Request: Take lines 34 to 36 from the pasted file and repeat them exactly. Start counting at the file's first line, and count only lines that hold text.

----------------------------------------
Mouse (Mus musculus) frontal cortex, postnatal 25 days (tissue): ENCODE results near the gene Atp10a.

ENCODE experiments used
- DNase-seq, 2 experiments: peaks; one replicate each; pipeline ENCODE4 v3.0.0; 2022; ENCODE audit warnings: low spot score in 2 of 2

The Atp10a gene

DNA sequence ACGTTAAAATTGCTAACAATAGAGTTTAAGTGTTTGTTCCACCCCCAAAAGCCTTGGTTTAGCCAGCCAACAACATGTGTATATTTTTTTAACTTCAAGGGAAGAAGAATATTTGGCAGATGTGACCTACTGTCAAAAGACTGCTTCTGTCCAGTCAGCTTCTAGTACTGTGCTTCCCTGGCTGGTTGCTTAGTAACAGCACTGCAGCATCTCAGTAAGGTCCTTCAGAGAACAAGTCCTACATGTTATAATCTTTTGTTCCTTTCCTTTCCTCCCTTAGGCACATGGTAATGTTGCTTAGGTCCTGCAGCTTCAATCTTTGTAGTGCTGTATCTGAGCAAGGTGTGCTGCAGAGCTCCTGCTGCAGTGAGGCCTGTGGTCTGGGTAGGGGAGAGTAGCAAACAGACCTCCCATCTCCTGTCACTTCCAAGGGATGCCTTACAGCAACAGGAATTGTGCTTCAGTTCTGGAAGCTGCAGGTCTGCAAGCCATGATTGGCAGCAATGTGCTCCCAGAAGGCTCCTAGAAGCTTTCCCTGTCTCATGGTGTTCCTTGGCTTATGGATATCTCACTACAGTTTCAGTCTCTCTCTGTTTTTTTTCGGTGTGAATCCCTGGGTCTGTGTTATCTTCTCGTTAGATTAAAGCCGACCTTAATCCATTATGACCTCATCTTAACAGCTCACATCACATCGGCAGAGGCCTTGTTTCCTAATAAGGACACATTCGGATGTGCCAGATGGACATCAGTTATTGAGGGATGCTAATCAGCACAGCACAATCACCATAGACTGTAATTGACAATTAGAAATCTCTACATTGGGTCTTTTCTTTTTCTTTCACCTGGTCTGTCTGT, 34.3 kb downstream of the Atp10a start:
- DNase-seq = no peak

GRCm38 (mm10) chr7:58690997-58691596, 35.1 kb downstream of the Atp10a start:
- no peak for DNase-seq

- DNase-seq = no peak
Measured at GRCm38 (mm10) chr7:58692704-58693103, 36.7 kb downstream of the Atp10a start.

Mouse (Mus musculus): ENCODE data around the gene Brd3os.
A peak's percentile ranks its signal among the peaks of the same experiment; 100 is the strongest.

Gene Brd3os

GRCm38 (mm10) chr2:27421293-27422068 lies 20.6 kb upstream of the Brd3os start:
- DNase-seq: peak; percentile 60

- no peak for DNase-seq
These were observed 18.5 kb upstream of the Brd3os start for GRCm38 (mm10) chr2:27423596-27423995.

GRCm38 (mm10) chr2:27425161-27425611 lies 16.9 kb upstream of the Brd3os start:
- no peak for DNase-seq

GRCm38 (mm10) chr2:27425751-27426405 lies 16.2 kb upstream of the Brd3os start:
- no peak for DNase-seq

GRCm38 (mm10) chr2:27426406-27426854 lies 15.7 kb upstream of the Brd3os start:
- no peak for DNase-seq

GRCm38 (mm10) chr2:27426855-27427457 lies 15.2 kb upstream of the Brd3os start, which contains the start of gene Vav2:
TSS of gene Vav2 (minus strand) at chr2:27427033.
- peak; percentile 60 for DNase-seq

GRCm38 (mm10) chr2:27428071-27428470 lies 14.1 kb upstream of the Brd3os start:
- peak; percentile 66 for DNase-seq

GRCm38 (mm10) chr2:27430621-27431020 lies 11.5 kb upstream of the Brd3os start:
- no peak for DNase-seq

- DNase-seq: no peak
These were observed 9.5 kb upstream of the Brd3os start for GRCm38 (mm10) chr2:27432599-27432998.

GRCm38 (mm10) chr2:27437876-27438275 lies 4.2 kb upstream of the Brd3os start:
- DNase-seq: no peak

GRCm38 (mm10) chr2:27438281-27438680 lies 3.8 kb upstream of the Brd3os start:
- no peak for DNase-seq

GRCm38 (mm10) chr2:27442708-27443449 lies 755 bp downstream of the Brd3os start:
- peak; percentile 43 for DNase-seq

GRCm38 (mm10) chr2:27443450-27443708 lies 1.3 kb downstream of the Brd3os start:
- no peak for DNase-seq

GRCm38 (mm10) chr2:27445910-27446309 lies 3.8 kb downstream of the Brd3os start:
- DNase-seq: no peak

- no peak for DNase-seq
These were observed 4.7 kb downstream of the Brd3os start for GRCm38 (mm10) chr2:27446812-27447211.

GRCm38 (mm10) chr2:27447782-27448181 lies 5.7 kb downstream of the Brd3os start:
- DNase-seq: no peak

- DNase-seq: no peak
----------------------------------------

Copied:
- DNase-seq: no peak

GRCm38 (mm10) chr2:27438281-27438680 lies 3.8 kb upstream of the Brd3os start:
- no peak for DNase-seq